Provenance describes each verified transaction in the supply chain as a ‘digital handshake’. Data that are not agreed by all interested parties to be true – that are not ‘shaken on’, as it were – do not survive in the blockchain system. Hence the power of this technology to throw up, and throw out, rogue practice and counterfeit claims – as well as to make the time-consuming, expensive business of independent, third-party certifiers redundant.
The technology is deemed to be so secure, the information in it so reliable, that automatic invoice settlements and other payments are seen realistically as a natural development within it. The completion of any courier job within the supply chain, for example, could, using the verified start and finish points, trigger the payment to the driver according to prearranged terms.
Such a payment would be an example of the ‘smart contract’ blockchain systems are capable of bringing to the flow of business around the globe. These are transactions that execute themselves upon the fulfilment of certain conditions agreed upon by interested parties. Again, elements of ‘chasing’, waiting or using brokerage (such as a bank’s) are eliminated through a kind of automation.
Inevitably, the network over which blockchain operates consists not just of people but of devices. And, looking ahead, it is as likely to be devices as it is people who initiate a self-executing transaction. Should the day come, for example, when, thanks to advances in data modelling and predictive analytics, an industrial machine recognises the approaching need for a part replacement, it might trigger the order autonomously and even pay for it.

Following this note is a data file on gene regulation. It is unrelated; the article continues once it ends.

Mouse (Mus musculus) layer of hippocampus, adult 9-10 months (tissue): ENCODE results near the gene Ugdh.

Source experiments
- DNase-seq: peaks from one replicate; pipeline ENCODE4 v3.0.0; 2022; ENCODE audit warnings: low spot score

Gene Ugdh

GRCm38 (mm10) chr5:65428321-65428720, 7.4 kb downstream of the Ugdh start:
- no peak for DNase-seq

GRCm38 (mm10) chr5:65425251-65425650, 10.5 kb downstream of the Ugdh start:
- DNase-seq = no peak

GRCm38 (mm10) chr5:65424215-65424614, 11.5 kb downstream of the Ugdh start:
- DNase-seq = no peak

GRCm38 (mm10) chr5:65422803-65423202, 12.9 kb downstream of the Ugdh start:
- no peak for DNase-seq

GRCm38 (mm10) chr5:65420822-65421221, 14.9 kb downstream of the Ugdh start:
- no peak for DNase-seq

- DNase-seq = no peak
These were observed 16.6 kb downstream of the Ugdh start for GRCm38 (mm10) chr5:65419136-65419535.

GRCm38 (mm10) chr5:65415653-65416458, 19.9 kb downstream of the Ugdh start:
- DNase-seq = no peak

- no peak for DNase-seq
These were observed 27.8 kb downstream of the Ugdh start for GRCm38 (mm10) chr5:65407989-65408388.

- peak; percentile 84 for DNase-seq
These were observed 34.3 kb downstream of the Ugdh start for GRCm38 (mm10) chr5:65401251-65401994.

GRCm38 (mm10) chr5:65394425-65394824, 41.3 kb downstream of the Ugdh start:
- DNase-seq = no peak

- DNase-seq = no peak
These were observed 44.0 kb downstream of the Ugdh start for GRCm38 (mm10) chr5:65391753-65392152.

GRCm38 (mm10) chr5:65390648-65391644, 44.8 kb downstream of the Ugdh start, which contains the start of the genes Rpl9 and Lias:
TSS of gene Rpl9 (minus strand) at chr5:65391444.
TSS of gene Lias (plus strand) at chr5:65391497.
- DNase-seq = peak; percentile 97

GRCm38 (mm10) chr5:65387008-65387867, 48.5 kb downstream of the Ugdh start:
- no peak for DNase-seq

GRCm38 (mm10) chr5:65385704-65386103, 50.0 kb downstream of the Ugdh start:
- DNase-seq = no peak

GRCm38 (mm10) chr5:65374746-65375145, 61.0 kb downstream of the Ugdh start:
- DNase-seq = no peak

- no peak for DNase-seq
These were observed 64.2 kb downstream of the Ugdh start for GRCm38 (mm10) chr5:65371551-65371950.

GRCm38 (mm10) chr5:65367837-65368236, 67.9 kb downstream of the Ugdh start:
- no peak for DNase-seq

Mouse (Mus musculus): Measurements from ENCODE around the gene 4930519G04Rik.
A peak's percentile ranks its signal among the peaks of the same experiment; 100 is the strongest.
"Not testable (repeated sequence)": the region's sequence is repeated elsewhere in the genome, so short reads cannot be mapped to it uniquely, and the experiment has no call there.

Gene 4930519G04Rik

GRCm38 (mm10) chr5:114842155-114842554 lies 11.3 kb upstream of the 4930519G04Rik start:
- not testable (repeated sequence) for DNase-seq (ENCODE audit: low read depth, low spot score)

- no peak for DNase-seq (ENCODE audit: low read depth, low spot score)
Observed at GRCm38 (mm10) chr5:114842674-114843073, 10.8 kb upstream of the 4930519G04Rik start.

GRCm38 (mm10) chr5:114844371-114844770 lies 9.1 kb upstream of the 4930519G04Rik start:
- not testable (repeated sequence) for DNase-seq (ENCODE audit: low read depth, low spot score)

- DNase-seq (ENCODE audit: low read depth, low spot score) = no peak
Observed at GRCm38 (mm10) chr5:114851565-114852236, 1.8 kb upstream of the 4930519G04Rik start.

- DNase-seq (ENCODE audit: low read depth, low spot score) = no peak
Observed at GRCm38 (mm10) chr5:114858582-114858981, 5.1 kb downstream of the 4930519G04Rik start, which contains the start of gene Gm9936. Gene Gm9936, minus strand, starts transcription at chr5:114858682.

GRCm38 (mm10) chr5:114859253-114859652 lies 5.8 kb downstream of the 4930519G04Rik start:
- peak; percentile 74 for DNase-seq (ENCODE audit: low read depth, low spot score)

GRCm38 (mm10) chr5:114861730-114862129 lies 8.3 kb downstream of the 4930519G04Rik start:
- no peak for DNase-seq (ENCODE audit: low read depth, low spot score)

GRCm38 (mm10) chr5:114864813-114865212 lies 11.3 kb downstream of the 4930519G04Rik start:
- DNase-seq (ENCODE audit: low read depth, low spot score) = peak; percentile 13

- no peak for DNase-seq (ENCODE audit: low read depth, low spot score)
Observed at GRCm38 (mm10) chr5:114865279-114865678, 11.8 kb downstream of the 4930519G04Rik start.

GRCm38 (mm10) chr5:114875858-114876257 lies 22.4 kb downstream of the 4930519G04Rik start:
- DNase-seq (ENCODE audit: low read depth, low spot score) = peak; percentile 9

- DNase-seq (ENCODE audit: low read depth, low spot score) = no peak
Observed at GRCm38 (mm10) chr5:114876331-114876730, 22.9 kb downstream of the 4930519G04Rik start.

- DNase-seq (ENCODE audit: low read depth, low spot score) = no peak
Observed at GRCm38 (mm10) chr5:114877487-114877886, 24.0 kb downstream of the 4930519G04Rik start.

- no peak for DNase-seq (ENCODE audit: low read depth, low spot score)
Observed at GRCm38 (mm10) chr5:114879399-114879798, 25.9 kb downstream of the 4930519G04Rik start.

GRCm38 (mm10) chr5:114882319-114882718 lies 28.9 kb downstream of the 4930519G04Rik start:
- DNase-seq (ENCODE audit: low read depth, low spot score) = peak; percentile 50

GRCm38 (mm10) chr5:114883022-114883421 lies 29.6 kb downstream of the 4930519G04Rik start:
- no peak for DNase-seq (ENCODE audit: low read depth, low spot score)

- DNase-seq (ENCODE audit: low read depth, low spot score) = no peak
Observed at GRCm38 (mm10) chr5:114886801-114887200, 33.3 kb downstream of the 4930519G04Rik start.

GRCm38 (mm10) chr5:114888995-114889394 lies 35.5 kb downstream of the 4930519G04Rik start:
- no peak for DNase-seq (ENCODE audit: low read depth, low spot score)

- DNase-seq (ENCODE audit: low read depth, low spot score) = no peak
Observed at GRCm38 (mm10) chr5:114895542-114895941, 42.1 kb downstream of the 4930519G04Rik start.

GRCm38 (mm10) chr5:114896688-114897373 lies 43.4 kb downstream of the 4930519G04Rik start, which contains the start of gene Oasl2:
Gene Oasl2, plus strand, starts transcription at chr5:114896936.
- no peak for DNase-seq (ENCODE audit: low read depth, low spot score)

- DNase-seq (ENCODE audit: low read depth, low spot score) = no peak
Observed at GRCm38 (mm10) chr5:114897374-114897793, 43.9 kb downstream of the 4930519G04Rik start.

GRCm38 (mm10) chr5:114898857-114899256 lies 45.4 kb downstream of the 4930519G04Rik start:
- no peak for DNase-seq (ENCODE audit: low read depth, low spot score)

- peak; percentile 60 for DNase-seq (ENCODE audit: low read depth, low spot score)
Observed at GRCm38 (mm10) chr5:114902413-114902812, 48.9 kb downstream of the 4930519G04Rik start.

And then, if smart contracts can be used, as some forecast, to get certain parts or products actually made (by, for example, a local 3-D printer that is part of the secure network), blockchain’s particular dynamic might start having a shaping effect on the manufacturing industry itself.
Just as blockchain succeeds by distributing information in such a way as to avoid a centralised, vulnerable point of ‘authority’, so the manufacturer’s operations may be strengthened by distribution – by as often responding to a request from the network to manufacture something, for example, as by unilaterally offering a product to the marketplace.
If the implications of blockchain for business practice are significant, however, so are the challenges concerning its widespread adoption. A high level of expertise must be acquired by administrators. A global legal framework for the technology has yet to be completed. And, despite the success of many pilots, there may yet be issues about its scalability.
Blockchain might be the future; or it might not survive the hype. Individual manufacturers must judge for themselves how far they are willing to invest in the technology at this early stage. But whatever happens to it, blockchain is at least a sure reflection of a number of industry trends that may be unignorable.
These are the trends towards making information both more available and more consensual; and the related trend towards achieving greater industrial process automation based on sound data and coordinated programming. If blockchain does not live up to its promise to see these trends’ continued growth, then the odds are something else will.